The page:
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|Case Number:||Civil Appeal E055 of 2021|
|Parties:||Kenya Power & Lighting Company Limited v Mohamed Dahir Molole|
|Date Delivered:||16 Mar 2022|
|Court:||High Court at Meru|
|Judge(s):||Patrick J. Okwaro Otieno|
|Citation:||Kenya Power and Lighting Company Limited v Mohamed Dahir Molole  eKLR|
|Advocates:||Mr. Mwarania for appellant Miss Kiema for respondent|
|Case History:||Being an appeal from the Judgment and decree of the Hon. E. Ngigi, PM delivered on 23/3/2021 in Isiolo PMCC No. 13 of 2018|
|Advocates:||Mr. Mwarania for appellant Miss Kiema for respondent|
|History Docket No:||PMCC No. 13 of 2018|
|History Magistrate:||Hon. E. Ngigi, PM|
|History Advocates:||Both Parties Represented|
|Case Outcome:||Appeal dismissed|
|Disclaimer:||The information contained in the above segment is not part of the judicial opinion delivered by the Court. The metadata has been prepared by Kenya Law as a guide in understanding the subject of the judicial opinion. Kenya Law makes no warranties as to the comprehensiveness or accuracy of the information|
REPUBLIC OF KENYA
IN THE HIGH COURT OF KENYA AT MERU
CIVIL APPEAL NO. E055 OF 2021
KENYA POWER & LIGHTING COMPANY LIMITED.............................APPELLANT
MOHAMED DAHIR MOLOLE................................................................RESPONDENT
(Being an appeal from the Judgment and decree of the Hon. E. Ngigi, PM delivered on 23/3/2021 in Isiolo PMCC No. 13 of 2018)
1. Before the trial court was a suit grounded on the tort of negligence and praying for special damages being the various sums said to be the value of property lost to fire alleged to have been ignited out of electric fault from the appellant’s power lines. It was pleaded, by the respondent, that on or about 10/8/2017, a defective high voltage power lines that the appellant had installed on Plot No. 33 Kiwanjani area, within Isiolo Town ignited a fire at the respondent’s building on the said plot which burnt down the building together with all the property therein. It was additionally pleaded that the fire was caused by the negligence on the part of the appellant and/ or its agents, servants and employees and particulars thereof set out. In support of the plaint the respondent filed witness statements as well as documents which included two valuation reports.
2. The claim was resisted by the applicant by a further amended statement of defence which denied all the allegations in the plaint put the respondent to strict proof thereof with an alternative plea that if there ever occurred any incident of fire which burnt the respondents house and its contents then the same was the consequence of sole or substantial contributory negligence of the respondent. The particulars of such negligence were then set out to include building dangerously near an un-insulated live conductor on or near a wayleave, overloading the power supply and illegally connecting power to the burnt house. Of note however, even at this early stage, is the fact that to that defence no witness statements nor documents were filed and indeed at the trial no witness was called to prove the allegations in the defence. In law therefore, all the defendants left the court with for purposes of making a decision was mere and bare allegations without any probative value.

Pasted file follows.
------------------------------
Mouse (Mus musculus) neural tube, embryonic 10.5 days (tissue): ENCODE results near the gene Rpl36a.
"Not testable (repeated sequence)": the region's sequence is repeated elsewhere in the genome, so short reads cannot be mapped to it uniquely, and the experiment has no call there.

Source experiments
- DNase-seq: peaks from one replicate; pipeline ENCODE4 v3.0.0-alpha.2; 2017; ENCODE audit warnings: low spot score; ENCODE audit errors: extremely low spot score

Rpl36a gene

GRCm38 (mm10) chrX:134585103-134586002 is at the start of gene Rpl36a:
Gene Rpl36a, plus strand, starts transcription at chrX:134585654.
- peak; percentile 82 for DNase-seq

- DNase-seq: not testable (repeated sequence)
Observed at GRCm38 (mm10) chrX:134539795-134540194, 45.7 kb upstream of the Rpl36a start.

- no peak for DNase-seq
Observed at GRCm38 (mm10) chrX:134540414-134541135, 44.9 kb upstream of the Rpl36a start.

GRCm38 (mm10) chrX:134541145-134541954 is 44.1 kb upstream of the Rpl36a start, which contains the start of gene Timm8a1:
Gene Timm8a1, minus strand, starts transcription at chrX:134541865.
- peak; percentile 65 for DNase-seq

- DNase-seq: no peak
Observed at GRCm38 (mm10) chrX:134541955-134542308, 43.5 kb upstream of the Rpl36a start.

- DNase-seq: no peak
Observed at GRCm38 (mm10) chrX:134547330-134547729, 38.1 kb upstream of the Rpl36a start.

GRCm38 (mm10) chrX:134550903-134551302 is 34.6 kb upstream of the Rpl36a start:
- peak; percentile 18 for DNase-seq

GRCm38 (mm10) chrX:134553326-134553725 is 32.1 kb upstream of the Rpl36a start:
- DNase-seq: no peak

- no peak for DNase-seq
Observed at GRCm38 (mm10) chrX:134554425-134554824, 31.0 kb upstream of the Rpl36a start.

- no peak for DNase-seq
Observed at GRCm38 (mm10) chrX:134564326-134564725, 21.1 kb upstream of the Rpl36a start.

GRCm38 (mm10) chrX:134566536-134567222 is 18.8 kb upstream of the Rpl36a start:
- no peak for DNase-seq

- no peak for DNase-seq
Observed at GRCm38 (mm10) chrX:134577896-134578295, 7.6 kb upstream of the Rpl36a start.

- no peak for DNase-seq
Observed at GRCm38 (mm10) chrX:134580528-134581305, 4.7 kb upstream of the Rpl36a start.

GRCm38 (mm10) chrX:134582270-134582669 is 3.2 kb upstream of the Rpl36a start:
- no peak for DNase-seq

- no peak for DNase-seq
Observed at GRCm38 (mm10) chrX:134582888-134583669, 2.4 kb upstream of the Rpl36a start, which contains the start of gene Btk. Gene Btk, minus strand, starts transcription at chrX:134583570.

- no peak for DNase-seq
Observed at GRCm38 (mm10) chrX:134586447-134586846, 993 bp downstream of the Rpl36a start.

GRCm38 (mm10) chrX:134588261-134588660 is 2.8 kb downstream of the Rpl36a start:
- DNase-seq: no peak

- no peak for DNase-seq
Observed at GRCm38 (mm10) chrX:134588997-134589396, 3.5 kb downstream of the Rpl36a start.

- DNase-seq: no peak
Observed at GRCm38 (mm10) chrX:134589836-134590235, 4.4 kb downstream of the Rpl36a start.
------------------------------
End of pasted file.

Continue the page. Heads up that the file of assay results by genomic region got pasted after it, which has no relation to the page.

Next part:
3. In evidence, the respondent put up his case by calling a total of five witnesses, PW1 Lawrence Kinyua Mbijiwe, a registered Quantity Surveyor, PW2, the respondent himself, Pw3, a registered valuer and PW4, a police officer to whom the fire report was made and who visited the scene and conducted investigations.
4. PW1 produced the evaluation report done on Kiwanjani Plot No.33, which had been burnt down and returned a figure of Kshs 1,191,010, being the costs of reconstructing the house. When cross examined, he stated that his report was based on the information given by the respondent and own investigations which included digging out on the foundation which revealed that the reinforcement had been damaged as to make it impossible to build a new house on the same foundation.
5. In re-examination, he stated that the evaluation was based on the current rate and that the foundation would have to be redone afresh.
6. PW2, the respondent, Mohammed Dahir Mulole, produced ownership documents in respect to plot No. Kiwanjani Zone C, to show that the same was owned by him. He applied for power connection which was done by the appellant and he produced the KPLC Account No. 29398415 and a billing statement. On the material day at 4.00 am, they heard a loud bang and when they went out to check, they saw an electricity line on the roof. The fire started at the roof of the shop and the 3 bedroomed house with 2 sitting rooms, a shop over bedroom as well as a small kiosk were all burnt down. When the fire broke out, he called the appellant who did not respond. He did not have a fridge or any electronic appliance at the time of the fire save for a T.V. There were also no naked wires in the house and the fire started when a hanging power line on a pole close to his house came into contact with his electricity line. A valuation report was done and the worth of the items inside the house, which got burnt, was valued at Ksh.2,500,000. He lost Ksh.32,000 cash and his wife also lost money.
7. During cross examination, he stated that he built the house in 2006 and the power was connected in 2012. The appellant put his neighbour’s pole and his in the same plot, and they did not remove them even after he had complained to them in 2012. After hearing the bang, they saw the electricity line which had been cut was on fire. The wire was too low that it fell on the house burning it down. He did not call an expert to investigate the fire but he was certain it had been caused by electricity. The receipts for the household items he had in the house together with his trade licence were burnt down.